The development of new active pharmaceutical ingredients (APIs) is a time-consuming and expensive process (DiMasi et al., 1991, 2003), with up to half of the total cost being spent in the pre-clinical phase (Adams and Van Brantner, 2006). Two important research topics in this phase are chemical discovery – identification of promising APIs – and chemical development – devising syntheses for the most promising ones. Methods to accelerate these tasks can be of crucial importance in reducing both the economic and time costs of drug development.

In the area of API identification, the advent of powerful machine learning techniques has provided many methods for molecule discovery (Bajorath, 2015; Schneider, 2017; Segler et al., 2018a; Zhang et al., 2018) and molecule property assessment (Burbidge et al., 2001; Ivanciuc, 2009; Ma et al., 2015; Maltarollo et al., 2015; Mayr et al., 2016; Ryu et al., 2018).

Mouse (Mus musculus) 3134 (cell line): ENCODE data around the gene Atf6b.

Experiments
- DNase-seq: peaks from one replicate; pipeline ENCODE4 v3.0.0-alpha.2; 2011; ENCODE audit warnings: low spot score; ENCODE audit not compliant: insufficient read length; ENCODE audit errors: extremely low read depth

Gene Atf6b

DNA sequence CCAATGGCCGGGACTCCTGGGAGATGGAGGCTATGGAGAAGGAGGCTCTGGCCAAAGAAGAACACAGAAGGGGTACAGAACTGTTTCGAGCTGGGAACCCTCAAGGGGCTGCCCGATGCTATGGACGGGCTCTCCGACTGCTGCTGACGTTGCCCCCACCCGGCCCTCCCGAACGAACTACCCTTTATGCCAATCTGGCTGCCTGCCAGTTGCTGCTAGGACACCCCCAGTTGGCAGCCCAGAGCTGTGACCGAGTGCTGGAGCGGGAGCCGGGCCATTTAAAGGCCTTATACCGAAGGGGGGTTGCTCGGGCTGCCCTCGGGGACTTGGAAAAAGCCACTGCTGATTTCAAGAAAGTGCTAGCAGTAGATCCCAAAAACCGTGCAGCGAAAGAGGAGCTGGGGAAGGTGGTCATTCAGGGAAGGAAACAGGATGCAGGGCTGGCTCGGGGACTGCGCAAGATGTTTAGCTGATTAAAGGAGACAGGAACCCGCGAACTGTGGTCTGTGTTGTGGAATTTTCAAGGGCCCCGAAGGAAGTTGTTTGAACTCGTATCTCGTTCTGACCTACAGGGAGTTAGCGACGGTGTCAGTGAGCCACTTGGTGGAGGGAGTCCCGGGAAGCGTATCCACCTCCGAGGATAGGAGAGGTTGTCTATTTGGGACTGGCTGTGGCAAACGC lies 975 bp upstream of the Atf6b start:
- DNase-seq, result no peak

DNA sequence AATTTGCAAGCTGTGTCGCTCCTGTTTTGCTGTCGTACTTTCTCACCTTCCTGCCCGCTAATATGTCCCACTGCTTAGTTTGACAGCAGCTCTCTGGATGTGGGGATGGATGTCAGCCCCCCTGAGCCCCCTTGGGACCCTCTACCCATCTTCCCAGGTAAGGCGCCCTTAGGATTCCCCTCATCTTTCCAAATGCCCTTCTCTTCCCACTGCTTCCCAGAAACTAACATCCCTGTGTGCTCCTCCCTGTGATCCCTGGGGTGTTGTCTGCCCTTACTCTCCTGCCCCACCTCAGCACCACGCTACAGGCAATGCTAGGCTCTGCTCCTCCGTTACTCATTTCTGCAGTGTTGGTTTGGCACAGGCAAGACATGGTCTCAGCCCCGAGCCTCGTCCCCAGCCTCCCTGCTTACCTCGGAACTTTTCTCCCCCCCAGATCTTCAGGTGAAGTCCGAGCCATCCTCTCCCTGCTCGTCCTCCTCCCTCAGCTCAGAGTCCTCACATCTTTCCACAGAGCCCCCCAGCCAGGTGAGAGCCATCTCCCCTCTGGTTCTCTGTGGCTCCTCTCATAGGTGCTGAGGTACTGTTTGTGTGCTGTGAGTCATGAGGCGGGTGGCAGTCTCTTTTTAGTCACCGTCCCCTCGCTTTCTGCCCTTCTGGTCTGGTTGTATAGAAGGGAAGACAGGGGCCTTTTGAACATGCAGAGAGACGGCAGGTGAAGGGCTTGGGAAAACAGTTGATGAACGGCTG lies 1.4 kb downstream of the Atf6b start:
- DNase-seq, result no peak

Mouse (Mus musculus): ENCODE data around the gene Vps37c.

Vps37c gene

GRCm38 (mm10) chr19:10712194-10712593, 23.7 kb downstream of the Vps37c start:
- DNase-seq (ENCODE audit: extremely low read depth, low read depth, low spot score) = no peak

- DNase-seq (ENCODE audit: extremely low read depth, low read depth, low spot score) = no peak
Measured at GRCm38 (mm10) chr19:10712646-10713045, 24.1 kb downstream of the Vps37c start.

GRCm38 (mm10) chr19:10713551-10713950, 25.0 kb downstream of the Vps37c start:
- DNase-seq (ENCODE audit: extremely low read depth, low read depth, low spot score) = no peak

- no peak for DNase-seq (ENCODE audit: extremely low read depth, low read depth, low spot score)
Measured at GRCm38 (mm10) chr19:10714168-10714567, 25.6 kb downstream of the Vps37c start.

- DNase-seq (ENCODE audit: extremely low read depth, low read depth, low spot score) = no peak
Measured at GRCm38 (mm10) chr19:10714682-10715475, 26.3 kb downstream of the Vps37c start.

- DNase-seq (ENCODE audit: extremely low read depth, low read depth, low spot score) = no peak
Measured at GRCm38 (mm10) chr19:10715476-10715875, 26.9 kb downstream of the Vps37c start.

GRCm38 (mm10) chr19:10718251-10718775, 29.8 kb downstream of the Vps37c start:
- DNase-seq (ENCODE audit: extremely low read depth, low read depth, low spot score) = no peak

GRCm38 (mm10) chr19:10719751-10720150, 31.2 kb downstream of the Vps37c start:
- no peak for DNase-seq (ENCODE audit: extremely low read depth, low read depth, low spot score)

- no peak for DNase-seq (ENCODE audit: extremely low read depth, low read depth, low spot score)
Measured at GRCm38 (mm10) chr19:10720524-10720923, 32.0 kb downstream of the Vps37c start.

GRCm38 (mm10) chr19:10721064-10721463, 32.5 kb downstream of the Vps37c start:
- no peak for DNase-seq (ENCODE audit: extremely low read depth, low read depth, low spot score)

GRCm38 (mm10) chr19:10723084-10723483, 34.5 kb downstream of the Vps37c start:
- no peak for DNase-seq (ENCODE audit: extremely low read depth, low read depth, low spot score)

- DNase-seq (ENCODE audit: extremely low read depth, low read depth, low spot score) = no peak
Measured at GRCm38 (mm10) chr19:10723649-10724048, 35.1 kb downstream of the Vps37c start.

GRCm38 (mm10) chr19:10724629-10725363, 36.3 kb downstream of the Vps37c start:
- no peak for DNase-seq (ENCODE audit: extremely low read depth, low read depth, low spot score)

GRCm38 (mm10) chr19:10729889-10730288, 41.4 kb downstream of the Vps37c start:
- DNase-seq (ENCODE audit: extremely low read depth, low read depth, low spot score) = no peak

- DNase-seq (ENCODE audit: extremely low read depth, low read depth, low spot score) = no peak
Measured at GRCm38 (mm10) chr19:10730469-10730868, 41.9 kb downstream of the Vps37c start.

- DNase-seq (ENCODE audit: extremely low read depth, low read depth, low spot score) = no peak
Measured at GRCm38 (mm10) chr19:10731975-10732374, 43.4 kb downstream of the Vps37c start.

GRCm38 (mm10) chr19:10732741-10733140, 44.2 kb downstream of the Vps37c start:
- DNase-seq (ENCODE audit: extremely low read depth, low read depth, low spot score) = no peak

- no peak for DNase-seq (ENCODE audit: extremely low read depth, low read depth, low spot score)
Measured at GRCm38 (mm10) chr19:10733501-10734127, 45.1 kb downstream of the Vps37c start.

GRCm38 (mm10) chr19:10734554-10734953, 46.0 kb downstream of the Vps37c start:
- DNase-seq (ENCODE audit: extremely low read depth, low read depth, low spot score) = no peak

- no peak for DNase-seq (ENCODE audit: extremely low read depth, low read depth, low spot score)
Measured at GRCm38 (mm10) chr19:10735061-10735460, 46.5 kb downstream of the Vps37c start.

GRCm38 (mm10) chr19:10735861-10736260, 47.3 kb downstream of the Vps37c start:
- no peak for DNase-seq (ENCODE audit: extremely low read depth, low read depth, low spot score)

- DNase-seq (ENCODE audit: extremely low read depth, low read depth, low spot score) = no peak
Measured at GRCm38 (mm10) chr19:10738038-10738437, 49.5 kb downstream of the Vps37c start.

The search for syntheses for target molecules was formalized as retrosynthetic analysis in the 1960's (Corey, 1967; Corey and Wipke, 1969), and ever since, attempts have been made to automate it through computer-aided synthesis planning (CASP). While initially automated retrosynthetic tools and synthesis planners faced the skepticism of the chemical community (Gillies, 1996; Langley, 1998), new interest has been sparked (Cook et al., 2012; Warr, 2014; Szymkuć et al., 2016), particularly using machine learning algorithms (Bøgevig et al., 2015; Coley et al., 2018a; Segler et al., 2018b). In the task of CASP, one can identify several sub-challenges that have to be dealt with (Peplow, 2014; Szymkuć et al., 2016). A first is the retrosynthetic analysis of a molecule – iteratively identifying possible precursors. Initially, this was done via a rule-based approach, using a predefined set of chemical reaction templates, which were iteratively applied to the target molecules and its subsequent precursors (Law et al., 2009; Christ et al., 2012; Bøgevig et al., 2015). More recently, alternative approaches that do not rely on predefined chemical rules have been developed. Some suggest transformations based on the known “Network of Organic Chemistry” (Laidler and King, 1983; Fuller et al., 2012; Gothard et al., 2012; Kowalik et al., 2012; Cadeddu et al., 2014). Molecular similarity can also be used to suggest chemical transformations (Coley et al., 2017b). The currently most popular approach, however, is using various types of artificial neural networks to predict which transformations a given molecule can undergo (Segler et al., 2018b; Karpov et al., 2019; Lin et al., 2020; Zheng et al., 2020). Independent of the retrosynthetic approach, a crucial aspect of the analysis is mitigating the combinatorial explosion of possible reactions. Similarly to the retrosynthetic analysis step, distinction can be made between rule-based or heuristic methods (Huang et al., 2011) and more fuzzy methods, often based on artificial neural networks (Segler and Waller, 2017b; Coley et al., 2018b). Irrespective of the approach, these methods seek to eliminate reactions that cannot be performed in practice or that lead away from the target molecule. The effect of the reaction conditions can also be a factor in assessing whether or not to retain a certain reaction. This requires methods that annotate a reaction with a suitable set of reaction conditions, which has been the topic of several studies in the past few years (Marcou et al., 2015; Segler and Waller, 2017a; Gao et al., 2018; Nielsen et al., 2018; Li and Eastgate, 2019).